I love cookbooks.
Given the opportunity, I'll read them like regular people would read a book or magazine. One year for Christmas, my parents scoured antique stores and gave me a box of old, old, old cookbooks. So I was excited to review Jessica Seinfeld's cookbook Deceptively Delicious. Yes, Mrs. Jerry Seinfeld wrote a cookbook.
Upon receiving the cookbook, I was struck by the durable, easy to clean cover. It's spiral bound and the pagers are nice and thick. Publishers take note: there is nothing better than being able to lay a cookbook flat and have it stay open. The pictures are beautiful and I love the pencil drawings of each of the family members.
Jessica created this cookbook to end the mealtime struggle of "eat your veggies." By making and adding purees to recipes, she's happy in providing a "respectable portion of veggies" (1) to her kids meal without the fuss. I guess I'm lucky in that my kids are very good eaters - veggies included - but I was willing to try something new.
The book contains an excellent resource from Joy Bauer on kids and nutrition as well as a breakdown of nutritional guidelines for children.
I tried several of the recipes with varying degrees of sucess. Two of them in particular were resounding successes: Chicken Nuggets (broccoli) and Italian Meatloaf (carrot). When I cooked the Chicken Nuggets I baked them rather than cooking them on the stovetop in a small amount of oil. For the Italian Meatloaf, next time I'll cut the celery even smaller, as my 7 year old balked a little bit at the sight of green in meatloaf. Of the recipes I tried, these two came out the best.
Several of the recipes were moderate successes: "Buttered" Noodles (squash), Mozzarella Sticks (cauliflower), Pancakes (sweet potatoes), and Sloppy Joes (sweet potato and butternut squash). In each of these, at least one of my kids asked me accusingly "What's in this?" Thought they did generally eat it.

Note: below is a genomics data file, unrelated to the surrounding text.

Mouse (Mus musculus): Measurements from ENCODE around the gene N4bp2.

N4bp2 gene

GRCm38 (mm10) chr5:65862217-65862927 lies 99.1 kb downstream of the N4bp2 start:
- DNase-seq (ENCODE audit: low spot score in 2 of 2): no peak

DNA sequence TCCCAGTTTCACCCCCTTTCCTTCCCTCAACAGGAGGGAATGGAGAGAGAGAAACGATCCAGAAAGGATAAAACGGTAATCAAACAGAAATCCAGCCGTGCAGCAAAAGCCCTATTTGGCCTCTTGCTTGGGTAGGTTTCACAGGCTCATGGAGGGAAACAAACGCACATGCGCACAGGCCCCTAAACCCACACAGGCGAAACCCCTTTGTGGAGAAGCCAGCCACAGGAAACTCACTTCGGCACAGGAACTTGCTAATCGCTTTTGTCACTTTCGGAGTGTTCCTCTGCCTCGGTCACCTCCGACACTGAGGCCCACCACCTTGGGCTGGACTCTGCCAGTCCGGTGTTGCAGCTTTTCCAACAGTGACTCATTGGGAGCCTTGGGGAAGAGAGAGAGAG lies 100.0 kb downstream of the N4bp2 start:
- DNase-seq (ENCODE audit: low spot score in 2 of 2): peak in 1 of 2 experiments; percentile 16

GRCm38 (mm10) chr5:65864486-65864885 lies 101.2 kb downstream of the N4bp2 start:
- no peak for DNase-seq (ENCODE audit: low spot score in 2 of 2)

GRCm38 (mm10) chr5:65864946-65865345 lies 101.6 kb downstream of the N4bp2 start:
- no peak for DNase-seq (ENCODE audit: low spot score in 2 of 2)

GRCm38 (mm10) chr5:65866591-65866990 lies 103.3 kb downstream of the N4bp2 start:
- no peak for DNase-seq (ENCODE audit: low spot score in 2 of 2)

And two recipes didn't tempt the palate: Scrambled Eggs (cauliflower) and Tofu Nuggets (broccoli). I knew the Tofu would be a long shot - dipped in egg and spinach or broccoli puree then rolled in a mixture of breadcrumbs, flaxseed meal, Parmesan cheese, and paprika. All three kids ate one small bite of one small nugget. Which leaves us with the Scrambled Eggs. Normally my kids devour scrambled eggs. Not these. The texture was a bit off, as was the taste.
The one thing I didn't like is I don't think they made enough mention of still serving vegetables with dinner. There is one reference on page 32, but that's all I found. Also, my husband and I found some of the recipes a little bland, but that can easily be fixed.
Thought it can be a bit overwhelming to look at having to make a bunch of purees, after making homemade baby food for three kids it really wasn't that big of a deal. I took about an hour and a half to have enough purees for probably three weeks. They're stashed safely in the freezer, just waiting for my next cooking flurry.
Overall, I think this book has a lot of great ideas for incorporating more nutrition in everyday meals. It's a fun cookbook that got me excited about trying new recipes, and I haven't even gotten to the desserts yet!
(1) Deceptively Delicious, page 10.